- Members: MeriC, VegettoEX
- Title: Ain't No Rest for the Wicked
- Premiered: 2010-07-30
- Cage the Elephant Ain't No Rest for the Wicked
- Otakon, Otakon 2010 AMV Contest (2010-07-30)
WINNER: Best Drama/Serious at Otakon 2010 AMV contest.
MAKING THE VIDEO:
Cage the Elephant's "Ain't No Rest For The Wicked" was getting lots of local radio play earlier this year with their album getting re-released (and apparently used in the opening to Borderlands, unbeknownst to us). The song was bound to hit us. The song has a great story to it. The song has a great attitude to it. It didn't take much convincing from Meri before I agreed to it.
We agreed that it should be a multi-source video with a well-defined cast of characters: (1) the main character who comes across these "wicked" folks, (2) the whore, (3) the thief, and (4) the preacher. It was painfully obvious to us (as you will read later on) that Spike from Cowboy Bebop would make the perfect main character — Spike always works well with other series, and the old west vibe of the song fits in a little too well with the aesthetic of the show. Wolfwood from Trigun was the second easiest to cast, literally being a preacher with baggage, conflict, greed, and internal torture. The others were a little more difficult. We wanted to stick with shows in a 4:3 format to avoid cropping, so any more recent stuff was pretty out of the question. Choosing a notable character to act as the thief who holds up the main character at gunpoint was a tough one. We ended up going with Alucard from the Hellsing TV series (as opposed to Ultimate in its 16:9 format) since he definitely has a gun at all times, and he seemed like he might work well clashing up with Spike. The whore was the most difficult to cast — we did not want to go with Faye, since the other characters were all from different universes, so who would it be? What notable female characters could work in this context? We eventually settled upon Lust from the first Fullmetal Alchemist due to it also being in 4:3, and her demeanor fitting in well with the rest of the cast.
What would the point of the video actually be, though…? One morning en route the train station, I had the brilliant idea: Spike would kill them all…!
That proved a little more difficult than I thought. I remembered Fullmetal Alchemist entirely wrong, and we therefore had no footage to show Lust being killed. Alucard can't die. Huh. All right, then. Our goal as creative editors is to tell the story we want to tell, though, and we ultimately (to quote Tim Gunn) had to just make it work. We are already making something "new" by combining the video and audio, so to take things out of context and tell that brand-new story really is the whole point!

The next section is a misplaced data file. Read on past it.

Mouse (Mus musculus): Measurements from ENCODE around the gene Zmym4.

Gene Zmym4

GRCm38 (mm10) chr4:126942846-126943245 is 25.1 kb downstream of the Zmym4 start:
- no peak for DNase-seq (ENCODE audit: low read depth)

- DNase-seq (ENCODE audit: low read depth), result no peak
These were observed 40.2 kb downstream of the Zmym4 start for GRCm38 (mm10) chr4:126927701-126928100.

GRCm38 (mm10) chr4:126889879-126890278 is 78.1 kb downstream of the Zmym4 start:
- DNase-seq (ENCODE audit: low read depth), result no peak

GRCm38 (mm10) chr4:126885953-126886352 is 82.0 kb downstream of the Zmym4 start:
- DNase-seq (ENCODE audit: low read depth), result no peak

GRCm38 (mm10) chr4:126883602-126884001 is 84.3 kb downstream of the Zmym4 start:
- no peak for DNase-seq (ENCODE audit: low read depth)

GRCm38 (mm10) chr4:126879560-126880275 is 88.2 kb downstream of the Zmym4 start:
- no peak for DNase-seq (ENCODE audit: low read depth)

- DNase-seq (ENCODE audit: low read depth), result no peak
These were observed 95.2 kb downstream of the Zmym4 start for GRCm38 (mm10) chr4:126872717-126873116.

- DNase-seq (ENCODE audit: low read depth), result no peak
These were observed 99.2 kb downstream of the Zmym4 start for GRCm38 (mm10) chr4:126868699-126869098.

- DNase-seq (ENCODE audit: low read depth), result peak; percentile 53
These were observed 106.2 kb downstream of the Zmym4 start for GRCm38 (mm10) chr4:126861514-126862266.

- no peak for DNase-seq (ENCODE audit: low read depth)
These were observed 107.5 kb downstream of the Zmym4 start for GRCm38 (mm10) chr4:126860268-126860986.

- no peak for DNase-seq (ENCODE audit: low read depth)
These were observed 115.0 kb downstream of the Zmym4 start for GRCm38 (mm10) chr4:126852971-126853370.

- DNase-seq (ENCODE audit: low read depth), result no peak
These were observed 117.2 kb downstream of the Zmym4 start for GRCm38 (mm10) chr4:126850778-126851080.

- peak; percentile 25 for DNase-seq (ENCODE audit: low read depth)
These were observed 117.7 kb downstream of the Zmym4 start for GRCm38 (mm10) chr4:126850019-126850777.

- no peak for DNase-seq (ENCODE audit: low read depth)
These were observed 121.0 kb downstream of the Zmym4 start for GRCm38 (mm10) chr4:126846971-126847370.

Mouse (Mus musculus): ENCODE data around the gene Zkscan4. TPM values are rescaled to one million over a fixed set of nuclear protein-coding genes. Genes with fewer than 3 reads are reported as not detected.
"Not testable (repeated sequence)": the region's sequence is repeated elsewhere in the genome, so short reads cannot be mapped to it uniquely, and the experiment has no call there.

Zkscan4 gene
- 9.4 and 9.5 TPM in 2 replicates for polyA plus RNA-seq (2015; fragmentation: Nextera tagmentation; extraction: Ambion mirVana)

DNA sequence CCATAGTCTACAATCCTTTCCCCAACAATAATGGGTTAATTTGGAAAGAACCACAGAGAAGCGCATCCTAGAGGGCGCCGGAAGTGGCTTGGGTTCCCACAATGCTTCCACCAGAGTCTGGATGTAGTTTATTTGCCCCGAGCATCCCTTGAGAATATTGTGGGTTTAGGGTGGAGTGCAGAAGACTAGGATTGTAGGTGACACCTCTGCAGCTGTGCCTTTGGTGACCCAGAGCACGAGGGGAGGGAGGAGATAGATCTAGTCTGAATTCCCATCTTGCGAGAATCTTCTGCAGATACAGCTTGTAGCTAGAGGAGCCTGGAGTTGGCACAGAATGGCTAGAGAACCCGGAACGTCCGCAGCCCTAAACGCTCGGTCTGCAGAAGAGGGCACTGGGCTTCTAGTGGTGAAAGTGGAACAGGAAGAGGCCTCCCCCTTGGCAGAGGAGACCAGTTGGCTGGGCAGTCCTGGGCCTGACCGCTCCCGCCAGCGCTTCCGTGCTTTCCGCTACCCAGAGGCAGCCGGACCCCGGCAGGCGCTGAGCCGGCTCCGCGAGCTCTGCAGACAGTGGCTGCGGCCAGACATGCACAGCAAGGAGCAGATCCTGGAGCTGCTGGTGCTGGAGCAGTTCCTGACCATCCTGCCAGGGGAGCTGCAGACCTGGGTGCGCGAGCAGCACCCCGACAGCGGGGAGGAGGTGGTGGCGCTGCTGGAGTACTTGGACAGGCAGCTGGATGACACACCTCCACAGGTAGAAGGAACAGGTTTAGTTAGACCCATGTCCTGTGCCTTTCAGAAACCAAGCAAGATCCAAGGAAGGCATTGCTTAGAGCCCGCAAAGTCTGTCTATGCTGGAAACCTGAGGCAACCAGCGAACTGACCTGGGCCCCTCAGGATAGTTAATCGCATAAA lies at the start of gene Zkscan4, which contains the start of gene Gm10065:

We decided early on that we did not want to do a whole lot of compositing, and instead (to keep things simple for our lazy selves, and also as a partial challenge) wanted to be clever with our editing. No overboard effects. Keep it clean. Sophisticated. Appropriate for the music.
In the end, we only had one composite shot (someone else's hand being turned into Alucard's glove pointed at Spike), with the rest handled through creative editing and cuts.
OK… so there is actually another composite shot later in the video, too… for whatever reason, I don't classify that in my mind the same way. I guess 'cuz it's on a TV.
The most difficult section to edit was the first chorus — it was also the last section we edited. The second and third verses feature a very distinct style of editing, which transitions into more traditional cuts for their respective choruses. The first verse+chorus combo of the video had none of this. There was no consistency! What could we do?! The problem was that the bass introduced in the second verse is not present in the first section of the song, which is what the masks and swipes were being timed to later in the video.
To be honest, we ran out of time and imagination before the Otakon deadline. Neither of us were happy with anything we tried. We had to show Spike somehow brushing her off and ultimately shooting her, but how could we do that with nothing interesting happening in the music yet? We ultimately went with a pretty awful split-screen (top and bottom) showing scenes of each character. Just cuts on a beat. No fades. No swipes. Nothing. It was ugly. It was not something I was proud of, but there was no more time before the contest submission deadline.
Something we had never done before was further edit a video after submitting it to a contest. Done is done, right? I was not about to let this one slide, though. It took us a month (and the impending Anime Weekend Atlanta Exposition AMV Contest deadline) to get it done, but we did. We wanted to do something that would set up the style of edits that would happen in the second and third sections of the video, so a similar style of masks and motion came into play. That bass still didn't exist earlier in the song, so the timing was based off the lyrics, instead. There are still some split-screens at the end of the segment, but things at least have a flow to them, now. The execution style and initial editing was all Meri, while the timing and direction was all me. Good teamwork!
There you go. We made an AMV this year. Short and sweet, clocking in at just under three minutes. Is it my favorite video that we have ever worked on? Not by a long shot. Forcing these characters into this story certainly worked, but not as "perfect" as I would have hoped. I do think it is a fun video, which is pretty interesting considering that it is so clearly a "Drama/Serious" video underneath it all. What do you think? The attendees at Otakon seemed to like it, as we actually won first place for the first time ever in their contest. Huh.